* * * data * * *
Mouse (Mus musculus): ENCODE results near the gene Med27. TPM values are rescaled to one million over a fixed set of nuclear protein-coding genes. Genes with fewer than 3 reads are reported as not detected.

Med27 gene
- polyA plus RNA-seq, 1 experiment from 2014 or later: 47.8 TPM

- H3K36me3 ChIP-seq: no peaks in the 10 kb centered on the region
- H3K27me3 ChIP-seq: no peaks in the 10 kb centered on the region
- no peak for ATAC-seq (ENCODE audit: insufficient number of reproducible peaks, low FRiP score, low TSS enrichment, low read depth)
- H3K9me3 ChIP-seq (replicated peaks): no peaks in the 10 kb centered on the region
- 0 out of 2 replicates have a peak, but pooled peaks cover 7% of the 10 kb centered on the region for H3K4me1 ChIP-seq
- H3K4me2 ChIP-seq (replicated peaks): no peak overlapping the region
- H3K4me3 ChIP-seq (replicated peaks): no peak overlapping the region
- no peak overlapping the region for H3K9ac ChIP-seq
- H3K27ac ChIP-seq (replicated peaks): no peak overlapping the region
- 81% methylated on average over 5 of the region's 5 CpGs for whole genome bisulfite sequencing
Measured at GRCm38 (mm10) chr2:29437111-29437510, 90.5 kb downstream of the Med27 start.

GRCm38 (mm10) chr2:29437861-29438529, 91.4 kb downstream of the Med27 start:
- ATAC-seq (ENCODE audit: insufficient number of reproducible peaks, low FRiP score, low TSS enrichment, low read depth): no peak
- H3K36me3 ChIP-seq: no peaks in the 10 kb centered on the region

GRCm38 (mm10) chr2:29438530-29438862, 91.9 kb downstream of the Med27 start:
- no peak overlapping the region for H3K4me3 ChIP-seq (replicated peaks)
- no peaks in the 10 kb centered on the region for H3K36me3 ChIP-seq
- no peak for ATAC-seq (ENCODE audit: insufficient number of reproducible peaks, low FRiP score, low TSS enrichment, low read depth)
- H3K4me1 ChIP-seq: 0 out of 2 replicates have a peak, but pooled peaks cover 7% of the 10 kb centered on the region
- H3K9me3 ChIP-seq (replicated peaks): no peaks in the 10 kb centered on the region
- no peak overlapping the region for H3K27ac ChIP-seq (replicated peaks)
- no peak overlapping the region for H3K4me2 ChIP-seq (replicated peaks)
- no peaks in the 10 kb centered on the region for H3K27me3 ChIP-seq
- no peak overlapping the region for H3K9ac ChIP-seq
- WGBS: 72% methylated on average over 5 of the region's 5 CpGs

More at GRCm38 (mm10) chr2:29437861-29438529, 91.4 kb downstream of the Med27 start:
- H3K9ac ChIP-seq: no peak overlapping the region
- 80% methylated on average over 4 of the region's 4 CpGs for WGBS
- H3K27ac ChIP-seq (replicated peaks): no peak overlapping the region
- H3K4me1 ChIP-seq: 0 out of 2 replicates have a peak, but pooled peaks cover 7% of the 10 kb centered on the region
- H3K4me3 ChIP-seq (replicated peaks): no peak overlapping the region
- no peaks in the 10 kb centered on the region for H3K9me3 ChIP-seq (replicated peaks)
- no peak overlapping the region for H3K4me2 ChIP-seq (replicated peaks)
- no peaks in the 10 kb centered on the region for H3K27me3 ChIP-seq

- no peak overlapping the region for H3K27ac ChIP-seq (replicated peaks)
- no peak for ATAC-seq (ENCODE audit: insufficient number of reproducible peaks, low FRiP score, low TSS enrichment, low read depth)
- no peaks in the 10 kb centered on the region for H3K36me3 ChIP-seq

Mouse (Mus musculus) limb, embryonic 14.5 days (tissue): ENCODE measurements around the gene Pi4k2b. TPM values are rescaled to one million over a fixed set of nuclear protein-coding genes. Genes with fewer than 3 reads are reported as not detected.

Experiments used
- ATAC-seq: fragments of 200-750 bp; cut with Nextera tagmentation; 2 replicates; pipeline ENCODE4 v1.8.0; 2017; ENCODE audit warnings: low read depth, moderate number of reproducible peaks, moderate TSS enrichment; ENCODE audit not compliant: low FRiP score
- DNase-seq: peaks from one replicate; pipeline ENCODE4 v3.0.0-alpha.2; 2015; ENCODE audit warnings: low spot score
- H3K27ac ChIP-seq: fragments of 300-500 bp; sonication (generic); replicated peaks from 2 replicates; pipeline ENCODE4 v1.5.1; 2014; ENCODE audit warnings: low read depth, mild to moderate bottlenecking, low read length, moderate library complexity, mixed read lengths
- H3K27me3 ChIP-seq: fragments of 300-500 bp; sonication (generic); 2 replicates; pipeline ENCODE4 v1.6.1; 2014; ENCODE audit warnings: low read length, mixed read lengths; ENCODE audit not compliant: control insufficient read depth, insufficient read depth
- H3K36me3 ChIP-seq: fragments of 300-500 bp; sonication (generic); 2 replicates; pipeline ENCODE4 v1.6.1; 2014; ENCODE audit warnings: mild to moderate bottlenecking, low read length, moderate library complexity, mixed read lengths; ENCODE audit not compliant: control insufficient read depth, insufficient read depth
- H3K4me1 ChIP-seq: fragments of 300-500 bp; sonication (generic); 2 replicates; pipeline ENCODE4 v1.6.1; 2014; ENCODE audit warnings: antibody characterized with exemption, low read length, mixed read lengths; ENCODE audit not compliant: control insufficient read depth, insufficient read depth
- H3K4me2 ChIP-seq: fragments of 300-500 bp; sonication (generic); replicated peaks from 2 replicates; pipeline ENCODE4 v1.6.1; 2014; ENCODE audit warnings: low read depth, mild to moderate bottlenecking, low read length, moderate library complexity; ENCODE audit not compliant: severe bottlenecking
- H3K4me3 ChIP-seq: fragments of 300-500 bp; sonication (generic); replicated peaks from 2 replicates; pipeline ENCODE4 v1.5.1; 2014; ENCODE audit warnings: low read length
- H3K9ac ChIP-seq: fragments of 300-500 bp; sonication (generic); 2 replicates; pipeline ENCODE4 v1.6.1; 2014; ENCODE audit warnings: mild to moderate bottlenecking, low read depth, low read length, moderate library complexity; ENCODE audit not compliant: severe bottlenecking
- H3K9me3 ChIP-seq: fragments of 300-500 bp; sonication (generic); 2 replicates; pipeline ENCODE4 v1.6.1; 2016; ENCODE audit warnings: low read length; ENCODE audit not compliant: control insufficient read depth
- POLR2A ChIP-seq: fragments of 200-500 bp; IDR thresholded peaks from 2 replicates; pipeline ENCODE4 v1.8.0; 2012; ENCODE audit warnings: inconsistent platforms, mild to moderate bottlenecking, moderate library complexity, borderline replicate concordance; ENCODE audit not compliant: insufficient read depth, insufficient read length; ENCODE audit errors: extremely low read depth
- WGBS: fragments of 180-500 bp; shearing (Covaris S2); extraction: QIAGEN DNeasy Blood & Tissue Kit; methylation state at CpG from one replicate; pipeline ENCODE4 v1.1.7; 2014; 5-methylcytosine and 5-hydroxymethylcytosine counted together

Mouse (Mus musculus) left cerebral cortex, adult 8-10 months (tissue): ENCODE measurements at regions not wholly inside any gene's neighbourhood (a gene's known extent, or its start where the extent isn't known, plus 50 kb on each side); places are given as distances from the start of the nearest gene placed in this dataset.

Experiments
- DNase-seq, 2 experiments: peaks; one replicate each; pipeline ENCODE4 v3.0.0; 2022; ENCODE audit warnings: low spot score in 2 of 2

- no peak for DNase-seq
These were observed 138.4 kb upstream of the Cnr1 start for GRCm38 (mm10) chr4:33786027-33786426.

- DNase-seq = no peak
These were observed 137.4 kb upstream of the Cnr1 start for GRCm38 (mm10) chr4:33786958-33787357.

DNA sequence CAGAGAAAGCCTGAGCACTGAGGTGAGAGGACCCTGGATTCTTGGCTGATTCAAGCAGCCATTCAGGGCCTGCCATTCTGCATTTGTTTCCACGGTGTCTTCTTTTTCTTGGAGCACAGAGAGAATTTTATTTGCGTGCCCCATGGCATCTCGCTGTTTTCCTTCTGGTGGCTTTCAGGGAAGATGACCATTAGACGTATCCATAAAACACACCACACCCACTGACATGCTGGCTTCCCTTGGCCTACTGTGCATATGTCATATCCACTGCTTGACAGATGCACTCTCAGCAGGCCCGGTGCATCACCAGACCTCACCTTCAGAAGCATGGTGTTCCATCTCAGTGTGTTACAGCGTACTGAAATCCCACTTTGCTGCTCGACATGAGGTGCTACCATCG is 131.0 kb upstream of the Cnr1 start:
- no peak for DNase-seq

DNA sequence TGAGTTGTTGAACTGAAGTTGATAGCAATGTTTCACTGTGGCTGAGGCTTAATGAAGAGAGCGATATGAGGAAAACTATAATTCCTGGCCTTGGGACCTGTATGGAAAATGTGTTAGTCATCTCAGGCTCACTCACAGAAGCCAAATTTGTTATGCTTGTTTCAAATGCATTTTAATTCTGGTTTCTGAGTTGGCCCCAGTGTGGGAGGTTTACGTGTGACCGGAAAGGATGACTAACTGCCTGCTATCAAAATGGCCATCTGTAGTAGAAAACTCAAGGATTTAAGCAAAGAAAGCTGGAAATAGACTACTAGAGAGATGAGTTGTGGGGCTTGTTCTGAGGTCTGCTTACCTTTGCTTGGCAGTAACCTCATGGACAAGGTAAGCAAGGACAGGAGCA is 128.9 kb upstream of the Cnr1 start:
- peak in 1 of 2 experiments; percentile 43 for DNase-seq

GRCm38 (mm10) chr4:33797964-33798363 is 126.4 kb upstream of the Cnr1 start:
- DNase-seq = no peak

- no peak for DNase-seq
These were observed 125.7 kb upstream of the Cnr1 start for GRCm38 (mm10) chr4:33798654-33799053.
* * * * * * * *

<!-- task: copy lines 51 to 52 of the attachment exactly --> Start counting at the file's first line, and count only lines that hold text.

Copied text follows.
- H3K9ac ChIP-seq: fragments of 300-500 bp; sonication (generic); 2 replicates; pipeline ENCODE4 v1.6.1; 2014; ENCODE audit warnings: mild to moderate bottlenecking, low read depth, low read length, moderate library complexity; ENCODE audit not compliant: severe bottlenecking
- H3K9me3 ChIP-seq: fragments of 300-500 bp; sonication (generic); 2 replicates; pipeline ENCODE4 v1.6.1; 2016; ENCODE audit warnings: low read length; ENCODE audit not compliant: control insufficient read depth